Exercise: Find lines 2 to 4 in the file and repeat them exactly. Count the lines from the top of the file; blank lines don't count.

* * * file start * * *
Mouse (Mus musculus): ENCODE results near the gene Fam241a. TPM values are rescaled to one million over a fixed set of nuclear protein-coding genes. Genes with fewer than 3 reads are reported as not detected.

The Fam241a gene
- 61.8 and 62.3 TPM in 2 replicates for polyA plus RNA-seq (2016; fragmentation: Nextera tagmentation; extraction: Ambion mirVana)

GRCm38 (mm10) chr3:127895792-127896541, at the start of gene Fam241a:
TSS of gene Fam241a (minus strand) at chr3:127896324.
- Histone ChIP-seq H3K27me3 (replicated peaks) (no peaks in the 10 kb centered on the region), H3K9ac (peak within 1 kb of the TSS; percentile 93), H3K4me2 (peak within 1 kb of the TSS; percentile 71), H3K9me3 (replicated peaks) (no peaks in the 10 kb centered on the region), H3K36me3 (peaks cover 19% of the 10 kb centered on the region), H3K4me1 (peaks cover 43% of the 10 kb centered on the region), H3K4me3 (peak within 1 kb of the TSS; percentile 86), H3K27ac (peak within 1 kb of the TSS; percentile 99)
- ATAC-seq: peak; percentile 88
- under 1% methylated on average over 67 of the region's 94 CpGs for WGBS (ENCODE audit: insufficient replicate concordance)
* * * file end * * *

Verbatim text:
The Fam241a gene
- 61.8 and 62.3 TPM in 2 replicates for polyA plus RNA-seq (2016; fragmentation: Nextera tagmentation; extraction: Ambion mirVana)

GRCm38 (mm10) chr3:127895792-127896541, at the start of gene Fam241a: